Ben Boettger/Peninsula Clarion Jessica Croom (left) serves as a sighted helper to blindfolded Tristan Arnold, making a drawing during River City Academy’s Blindness Challenge on Thursday, Oct. 13 in Soldotna. After trying to draw and write on regular paper, the blindfolded students used swell paper, which absorbs ink and expands, creating raised lines that a blind artist can feel.

Ben Boettger/Peninsula Clarion Blindfolded River City Academy student Amelia Johnson feels the shape of a stone egg, presented to her by fellow student Maria Maes, during River City's Blindness Challenge on Thursday, Oct. 13 in Soldotna. Maes, a blind student, helped organize a series of events that allowed blinfolded students to experience the world tactilely and to use the tools blind people use for drawing, writing, typing, and other tasks.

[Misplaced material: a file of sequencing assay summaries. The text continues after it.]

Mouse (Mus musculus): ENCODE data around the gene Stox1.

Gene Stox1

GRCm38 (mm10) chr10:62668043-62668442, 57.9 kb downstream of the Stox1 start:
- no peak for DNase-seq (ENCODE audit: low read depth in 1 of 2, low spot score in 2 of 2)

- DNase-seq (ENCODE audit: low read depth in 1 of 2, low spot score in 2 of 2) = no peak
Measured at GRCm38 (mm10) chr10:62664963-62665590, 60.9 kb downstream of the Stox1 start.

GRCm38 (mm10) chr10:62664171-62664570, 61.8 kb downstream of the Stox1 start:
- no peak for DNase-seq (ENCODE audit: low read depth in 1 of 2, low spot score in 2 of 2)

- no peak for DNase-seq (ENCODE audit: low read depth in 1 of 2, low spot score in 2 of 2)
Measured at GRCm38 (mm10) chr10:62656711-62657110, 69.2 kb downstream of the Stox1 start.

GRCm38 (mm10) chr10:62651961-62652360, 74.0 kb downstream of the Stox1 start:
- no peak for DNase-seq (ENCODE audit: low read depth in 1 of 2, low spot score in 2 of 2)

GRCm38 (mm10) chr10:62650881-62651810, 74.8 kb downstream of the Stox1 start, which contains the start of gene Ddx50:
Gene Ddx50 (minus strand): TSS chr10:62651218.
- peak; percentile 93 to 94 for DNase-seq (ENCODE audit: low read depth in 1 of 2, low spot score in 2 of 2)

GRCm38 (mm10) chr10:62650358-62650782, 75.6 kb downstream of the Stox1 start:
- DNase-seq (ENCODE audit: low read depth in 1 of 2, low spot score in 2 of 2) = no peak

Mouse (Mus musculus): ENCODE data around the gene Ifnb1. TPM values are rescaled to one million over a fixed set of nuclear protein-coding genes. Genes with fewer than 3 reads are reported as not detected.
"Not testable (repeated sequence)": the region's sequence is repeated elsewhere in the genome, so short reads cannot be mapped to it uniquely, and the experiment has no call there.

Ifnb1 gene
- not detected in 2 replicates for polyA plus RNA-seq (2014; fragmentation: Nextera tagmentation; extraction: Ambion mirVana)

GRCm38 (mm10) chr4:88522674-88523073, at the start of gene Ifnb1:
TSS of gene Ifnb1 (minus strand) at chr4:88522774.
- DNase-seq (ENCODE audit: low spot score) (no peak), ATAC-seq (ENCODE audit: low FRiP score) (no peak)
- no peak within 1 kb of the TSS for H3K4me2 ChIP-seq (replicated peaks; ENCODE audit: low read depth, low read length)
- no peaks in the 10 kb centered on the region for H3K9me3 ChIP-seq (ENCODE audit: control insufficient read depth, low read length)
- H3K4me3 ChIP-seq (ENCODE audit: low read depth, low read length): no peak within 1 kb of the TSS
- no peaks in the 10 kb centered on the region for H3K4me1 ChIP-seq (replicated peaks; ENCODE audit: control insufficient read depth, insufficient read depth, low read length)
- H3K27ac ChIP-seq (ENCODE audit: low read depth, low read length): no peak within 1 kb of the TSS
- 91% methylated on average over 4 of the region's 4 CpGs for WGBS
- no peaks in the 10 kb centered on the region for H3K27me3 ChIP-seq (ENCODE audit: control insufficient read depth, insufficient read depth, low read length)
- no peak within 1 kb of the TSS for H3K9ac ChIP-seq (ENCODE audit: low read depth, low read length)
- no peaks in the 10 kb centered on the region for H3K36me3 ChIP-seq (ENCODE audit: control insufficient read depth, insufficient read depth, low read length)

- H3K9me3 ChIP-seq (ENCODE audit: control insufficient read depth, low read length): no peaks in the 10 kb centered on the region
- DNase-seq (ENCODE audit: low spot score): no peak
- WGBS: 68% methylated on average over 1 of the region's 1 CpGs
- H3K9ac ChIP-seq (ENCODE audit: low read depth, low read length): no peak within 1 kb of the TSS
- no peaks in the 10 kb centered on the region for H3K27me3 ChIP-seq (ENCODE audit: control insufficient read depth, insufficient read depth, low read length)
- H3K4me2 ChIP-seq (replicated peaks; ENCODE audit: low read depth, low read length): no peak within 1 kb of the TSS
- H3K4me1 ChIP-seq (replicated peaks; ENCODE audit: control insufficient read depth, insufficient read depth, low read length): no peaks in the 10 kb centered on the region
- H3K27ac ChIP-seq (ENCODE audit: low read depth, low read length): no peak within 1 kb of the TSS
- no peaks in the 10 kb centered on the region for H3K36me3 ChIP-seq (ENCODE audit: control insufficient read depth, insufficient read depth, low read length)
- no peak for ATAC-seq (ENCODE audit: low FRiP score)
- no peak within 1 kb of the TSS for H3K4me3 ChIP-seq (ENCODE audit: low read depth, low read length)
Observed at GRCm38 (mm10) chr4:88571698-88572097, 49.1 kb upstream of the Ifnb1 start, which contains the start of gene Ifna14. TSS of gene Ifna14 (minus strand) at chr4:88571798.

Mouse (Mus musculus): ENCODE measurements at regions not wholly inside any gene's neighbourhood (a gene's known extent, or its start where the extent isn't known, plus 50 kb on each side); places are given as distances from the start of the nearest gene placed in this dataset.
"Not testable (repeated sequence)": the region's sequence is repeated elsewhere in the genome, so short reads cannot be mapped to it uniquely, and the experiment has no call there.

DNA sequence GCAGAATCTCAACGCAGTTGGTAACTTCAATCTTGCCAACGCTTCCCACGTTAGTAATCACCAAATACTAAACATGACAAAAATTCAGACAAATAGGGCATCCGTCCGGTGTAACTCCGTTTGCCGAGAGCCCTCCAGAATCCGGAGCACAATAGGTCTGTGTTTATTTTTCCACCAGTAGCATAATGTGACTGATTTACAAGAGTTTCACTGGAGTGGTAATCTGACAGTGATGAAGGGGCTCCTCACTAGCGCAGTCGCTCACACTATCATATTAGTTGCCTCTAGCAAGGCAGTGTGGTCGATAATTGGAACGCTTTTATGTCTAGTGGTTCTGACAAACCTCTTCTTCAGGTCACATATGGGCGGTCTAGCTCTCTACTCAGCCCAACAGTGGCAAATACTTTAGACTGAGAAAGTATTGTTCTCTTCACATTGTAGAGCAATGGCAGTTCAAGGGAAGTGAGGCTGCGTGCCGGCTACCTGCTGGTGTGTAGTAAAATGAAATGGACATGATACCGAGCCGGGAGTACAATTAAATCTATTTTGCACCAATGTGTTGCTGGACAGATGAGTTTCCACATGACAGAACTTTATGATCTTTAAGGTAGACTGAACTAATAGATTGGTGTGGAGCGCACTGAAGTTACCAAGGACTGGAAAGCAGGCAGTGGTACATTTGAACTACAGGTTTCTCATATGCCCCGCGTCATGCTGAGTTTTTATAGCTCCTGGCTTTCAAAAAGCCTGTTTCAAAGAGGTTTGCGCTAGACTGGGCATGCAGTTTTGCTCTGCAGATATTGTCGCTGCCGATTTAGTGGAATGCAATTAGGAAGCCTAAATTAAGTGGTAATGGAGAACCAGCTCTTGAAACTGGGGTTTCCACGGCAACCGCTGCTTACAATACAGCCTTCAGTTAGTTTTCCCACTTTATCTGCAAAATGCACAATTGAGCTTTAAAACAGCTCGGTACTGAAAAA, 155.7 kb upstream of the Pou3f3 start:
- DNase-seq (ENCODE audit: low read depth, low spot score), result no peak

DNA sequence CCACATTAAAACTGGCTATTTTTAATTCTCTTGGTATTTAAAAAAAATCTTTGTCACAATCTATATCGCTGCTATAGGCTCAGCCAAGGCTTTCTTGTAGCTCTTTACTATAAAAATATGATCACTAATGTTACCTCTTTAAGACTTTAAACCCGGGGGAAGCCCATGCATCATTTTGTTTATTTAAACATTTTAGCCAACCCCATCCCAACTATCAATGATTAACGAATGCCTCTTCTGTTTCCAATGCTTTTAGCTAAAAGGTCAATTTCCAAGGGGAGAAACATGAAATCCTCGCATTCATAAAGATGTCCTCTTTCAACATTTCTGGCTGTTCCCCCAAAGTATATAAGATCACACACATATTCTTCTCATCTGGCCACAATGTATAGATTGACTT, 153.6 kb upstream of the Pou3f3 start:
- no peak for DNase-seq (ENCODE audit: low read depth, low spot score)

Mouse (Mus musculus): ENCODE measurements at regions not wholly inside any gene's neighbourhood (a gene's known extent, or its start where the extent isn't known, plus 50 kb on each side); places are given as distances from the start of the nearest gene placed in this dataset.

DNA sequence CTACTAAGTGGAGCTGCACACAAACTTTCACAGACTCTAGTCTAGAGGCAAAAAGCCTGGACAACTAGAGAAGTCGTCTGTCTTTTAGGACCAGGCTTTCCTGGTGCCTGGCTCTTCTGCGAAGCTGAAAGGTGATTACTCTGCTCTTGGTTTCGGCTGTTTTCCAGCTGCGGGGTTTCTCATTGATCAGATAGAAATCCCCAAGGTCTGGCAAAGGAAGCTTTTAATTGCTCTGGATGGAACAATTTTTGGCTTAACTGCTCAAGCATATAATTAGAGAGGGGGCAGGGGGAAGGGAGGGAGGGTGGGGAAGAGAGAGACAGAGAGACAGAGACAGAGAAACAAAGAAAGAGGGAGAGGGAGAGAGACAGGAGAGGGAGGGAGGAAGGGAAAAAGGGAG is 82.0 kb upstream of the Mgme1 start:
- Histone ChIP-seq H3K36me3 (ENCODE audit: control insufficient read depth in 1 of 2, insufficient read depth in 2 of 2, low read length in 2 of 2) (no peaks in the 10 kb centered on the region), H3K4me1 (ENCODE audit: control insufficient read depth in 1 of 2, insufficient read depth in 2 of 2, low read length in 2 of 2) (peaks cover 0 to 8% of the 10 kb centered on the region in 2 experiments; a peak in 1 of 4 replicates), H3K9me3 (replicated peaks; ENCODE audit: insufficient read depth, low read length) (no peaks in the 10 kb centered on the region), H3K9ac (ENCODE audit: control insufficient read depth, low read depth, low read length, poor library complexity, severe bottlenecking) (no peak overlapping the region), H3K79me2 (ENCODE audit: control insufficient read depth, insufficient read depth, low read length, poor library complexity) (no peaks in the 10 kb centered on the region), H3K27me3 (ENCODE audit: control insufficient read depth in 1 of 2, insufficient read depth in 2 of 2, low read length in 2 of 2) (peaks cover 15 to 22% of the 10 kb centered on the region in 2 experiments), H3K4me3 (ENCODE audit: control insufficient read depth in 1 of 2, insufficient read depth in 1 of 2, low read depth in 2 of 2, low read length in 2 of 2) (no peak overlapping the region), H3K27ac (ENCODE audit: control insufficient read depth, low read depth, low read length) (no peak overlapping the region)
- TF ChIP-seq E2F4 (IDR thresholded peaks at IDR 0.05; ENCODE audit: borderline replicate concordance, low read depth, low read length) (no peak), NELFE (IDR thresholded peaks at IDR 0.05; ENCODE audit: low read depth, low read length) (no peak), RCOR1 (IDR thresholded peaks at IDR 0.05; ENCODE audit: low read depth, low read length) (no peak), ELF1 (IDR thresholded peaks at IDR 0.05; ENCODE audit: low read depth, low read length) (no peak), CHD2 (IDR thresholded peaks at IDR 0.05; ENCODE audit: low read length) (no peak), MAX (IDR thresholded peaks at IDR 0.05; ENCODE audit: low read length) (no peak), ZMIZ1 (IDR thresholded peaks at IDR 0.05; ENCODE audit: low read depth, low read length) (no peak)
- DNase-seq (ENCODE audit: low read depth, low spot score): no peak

Ben Boettger/Peninsula Clarion Blindfolded River City Academy student Amelia Johnson feels the shape of a stone egg, presented to her by fellow student Maria Maes, during River City’s Blindness Challenge on Thursday, Oct. 13 in Soldotna. Maes, a blind student, helped organize a series of events that allowed blinfolded students to experience the world tactilely and to use the tools blind people use for drawing, writing, typing, and other tasks.